Sleep issues in people with diabetes can lead to greater insulin resistance (the inability of the body to use insulin efficiently) more difficulties in controlling high sugars, and development of diabetic complications.
There are a number of reasons why people with diabetes have trouble sleeping. High glucose levels at night can prompt the kidneys to excrete extra sugar in the urine, which can mean additional trips to the bathroom and disrupted sleep.
Other common sleep difficulties for people with diabetes include sleep apnea, a disorder characterized by loud snoring and pauses in breathing. Restless legs syndrome (RLS), where uncomfortable uncontrolled movements of the legs can occur during relaxation or while laying down, can occur in people who have peripheral neuropathy or nerve damage from chronically high or uncontrolled blood glucose levels.
Problems with sleep in people with diabetes have also been linked to a drop in melatonin, a hormone primarily produced by the pineal gland. Melatonin regulates circadian rhythms or the 24-hour sleep/wake, dark/light cycle.
During the night, melatonin production peaks, then drops off during the day. The less melatonin you have at night, the less chance of a good night’s sleep.
A number of recent studies reveal a connection between poor sleep, melatonin production, circadian rhythms and insulin.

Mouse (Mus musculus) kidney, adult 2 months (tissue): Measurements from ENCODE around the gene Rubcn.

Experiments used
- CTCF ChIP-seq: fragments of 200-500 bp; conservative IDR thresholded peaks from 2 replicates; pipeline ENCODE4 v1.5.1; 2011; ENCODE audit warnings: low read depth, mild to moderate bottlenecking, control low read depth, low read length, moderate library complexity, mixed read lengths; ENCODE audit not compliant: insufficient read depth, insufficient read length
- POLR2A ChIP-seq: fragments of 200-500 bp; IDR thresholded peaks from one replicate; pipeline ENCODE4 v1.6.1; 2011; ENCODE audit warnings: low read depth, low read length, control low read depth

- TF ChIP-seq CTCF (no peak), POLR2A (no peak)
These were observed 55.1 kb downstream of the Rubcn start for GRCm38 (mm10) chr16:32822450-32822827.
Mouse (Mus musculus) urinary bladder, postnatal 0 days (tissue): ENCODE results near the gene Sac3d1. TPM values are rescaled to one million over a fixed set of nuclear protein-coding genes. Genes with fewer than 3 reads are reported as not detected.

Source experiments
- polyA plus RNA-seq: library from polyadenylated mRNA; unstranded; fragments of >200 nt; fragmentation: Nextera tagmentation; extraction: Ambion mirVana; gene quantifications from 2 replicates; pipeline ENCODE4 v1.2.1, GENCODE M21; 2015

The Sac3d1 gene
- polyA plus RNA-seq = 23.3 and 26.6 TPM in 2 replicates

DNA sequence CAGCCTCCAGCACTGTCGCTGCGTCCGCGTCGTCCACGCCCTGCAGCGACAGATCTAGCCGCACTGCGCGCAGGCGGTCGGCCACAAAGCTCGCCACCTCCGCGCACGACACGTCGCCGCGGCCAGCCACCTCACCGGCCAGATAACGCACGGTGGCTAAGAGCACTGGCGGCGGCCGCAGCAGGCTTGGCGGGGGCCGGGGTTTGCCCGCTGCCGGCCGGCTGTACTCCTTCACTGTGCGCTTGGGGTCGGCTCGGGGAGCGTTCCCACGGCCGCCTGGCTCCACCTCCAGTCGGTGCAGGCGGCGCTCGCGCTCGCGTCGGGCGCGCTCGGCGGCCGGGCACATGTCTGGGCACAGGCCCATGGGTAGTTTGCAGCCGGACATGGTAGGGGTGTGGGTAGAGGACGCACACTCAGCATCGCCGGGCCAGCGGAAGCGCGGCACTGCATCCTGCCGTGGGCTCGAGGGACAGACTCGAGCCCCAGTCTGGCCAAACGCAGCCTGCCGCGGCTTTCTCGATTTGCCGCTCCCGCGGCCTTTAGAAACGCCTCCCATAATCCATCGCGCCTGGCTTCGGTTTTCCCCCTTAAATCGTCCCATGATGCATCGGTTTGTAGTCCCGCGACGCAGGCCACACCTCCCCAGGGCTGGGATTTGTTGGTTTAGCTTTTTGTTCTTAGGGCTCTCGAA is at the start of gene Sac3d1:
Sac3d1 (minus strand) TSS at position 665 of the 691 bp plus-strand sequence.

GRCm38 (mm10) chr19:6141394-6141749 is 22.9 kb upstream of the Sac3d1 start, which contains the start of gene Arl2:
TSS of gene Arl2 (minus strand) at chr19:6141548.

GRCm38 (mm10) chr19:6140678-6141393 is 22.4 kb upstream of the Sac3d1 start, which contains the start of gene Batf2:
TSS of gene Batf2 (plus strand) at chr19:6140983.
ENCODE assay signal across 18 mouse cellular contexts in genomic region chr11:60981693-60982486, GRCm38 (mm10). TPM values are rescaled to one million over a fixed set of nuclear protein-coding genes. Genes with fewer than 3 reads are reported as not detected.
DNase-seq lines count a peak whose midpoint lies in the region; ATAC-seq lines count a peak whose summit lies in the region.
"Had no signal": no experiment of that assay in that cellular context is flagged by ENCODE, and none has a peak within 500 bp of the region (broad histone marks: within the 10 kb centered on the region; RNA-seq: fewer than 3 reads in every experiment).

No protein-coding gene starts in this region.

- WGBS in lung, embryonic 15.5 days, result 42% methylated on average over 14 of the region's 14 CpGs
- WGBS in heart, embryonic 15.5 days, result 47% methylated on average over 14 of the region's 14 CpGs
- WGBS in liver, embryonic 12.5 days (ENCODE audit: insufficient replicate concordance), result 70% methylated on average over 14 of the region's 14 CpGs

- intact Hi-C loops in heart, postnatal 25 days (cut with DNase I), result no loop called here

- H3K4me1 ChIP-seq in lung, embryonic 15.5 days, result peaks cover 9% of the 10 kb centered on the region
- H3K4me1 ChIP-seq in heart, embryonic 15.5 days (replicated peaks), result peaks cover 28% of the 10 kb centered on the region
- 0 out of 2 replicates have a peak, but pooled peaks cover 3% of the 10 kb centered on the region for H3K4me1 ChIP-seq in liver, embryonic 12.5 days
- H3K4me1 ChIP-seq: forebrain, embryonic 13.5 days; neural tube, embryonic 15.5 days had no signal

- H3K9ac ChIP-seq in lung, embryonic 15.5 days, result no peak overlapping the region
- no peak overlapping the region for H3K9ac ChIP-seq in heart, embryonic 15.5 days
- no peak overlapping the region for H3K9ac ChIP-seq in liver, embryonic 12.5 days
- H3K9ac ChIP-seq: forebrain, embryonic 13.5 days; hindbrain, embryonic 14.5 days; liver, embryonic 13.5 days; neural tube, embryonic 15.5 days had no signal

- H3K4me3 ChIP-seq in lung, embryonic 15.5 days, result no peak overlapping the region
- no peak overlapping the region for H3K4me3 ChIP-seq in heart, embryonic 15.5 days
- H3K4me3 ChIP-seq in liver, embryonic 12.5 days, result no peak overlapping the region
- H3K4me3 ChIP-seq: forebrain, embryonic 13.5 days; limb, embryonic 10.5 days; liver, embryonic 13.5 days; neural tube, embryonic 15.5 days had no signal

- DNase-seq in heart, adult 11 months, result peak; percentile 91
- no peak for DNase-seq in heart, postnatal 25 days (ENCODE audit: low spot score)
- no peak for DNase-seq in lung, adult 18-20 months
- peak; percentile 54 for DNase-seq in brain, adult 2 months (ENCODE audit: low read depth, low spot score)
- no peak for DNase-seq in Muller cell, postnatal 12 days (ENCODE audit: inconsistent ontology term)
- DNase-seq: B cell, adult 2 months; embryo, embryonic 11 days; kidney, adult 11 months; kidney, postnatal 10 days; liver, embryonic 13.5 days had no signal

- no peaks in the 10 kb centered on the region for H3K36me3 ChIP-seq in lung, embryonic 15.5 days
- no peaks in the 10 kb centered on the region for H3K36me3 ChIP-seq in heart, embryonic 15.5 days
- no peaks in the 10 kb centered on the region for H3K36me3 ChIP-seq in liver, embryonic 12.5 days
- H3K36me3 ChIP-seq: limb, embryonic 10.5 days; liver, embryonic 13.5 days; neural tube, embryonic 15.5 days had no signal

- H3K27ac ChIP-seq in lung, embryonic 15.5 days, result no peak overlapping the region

Melatonin’s main job is to regulate circadian rhythms: the night and day or sleep-wake cycles. Darkness causes the body to produce more melatonin, which signals the body to prepare for sleep. Light decreases melatonin production and signals the body to prepare for being awake.
In addition to preparing the body’s internal clock for sleep, melatonin is thought to influence the release of insulin from the pancreas, which in turn regulates the level of sugar in the blood.
Circadian rhythms can influence sleeping, eating, heart rate, blood pressure, body temperature, the levels of certain hormones, and the immune system. Levels of both insulin and the hormones that raise blood sugar and work against insulin are influenced by circadian rhythms.
Interestingly, during the day, high levels of insulin occur when melatonin concentration is reduced; while during the night insulin levels drop while melatonin and glucose levels rise.
Disruptions in this rising and falling cycle of melatonin can lead to disordered sleep. It also can impact the body’s ability to use insulin.
Insulin resistance is a basic characteristic of type 2 diabetes. When there are problems with the production of melatonin, it can trigger a higher level of insulin resistance and make it harder to control high sugars.
In a 2011 study published in Diabetes Care, researchers suggested that poor sleep might contribute to worse outcomes in people with diabetes.1 The investigation of 40 people found that poor quality of sleep in people with diabetes was associated with worse control of blood sugars and a higher risk for diabetic complications.
Poor sleep has also been associated with the development of diabetes. In a study of a subset of 740 women from the Nurse’s Health Study, one of the longest and largest running investigations of women’s health, researchers found that women who secreted the least melatonin – and suffered from disordered sleep — during the night had double the risk of developing type 2 diabetes.2
No matter what the cause, treating sleep disorders from sleep apnea to insomnia may also help control diabetes. Restoring a healthy amount of sleep may prove to be a powerful and important intervention.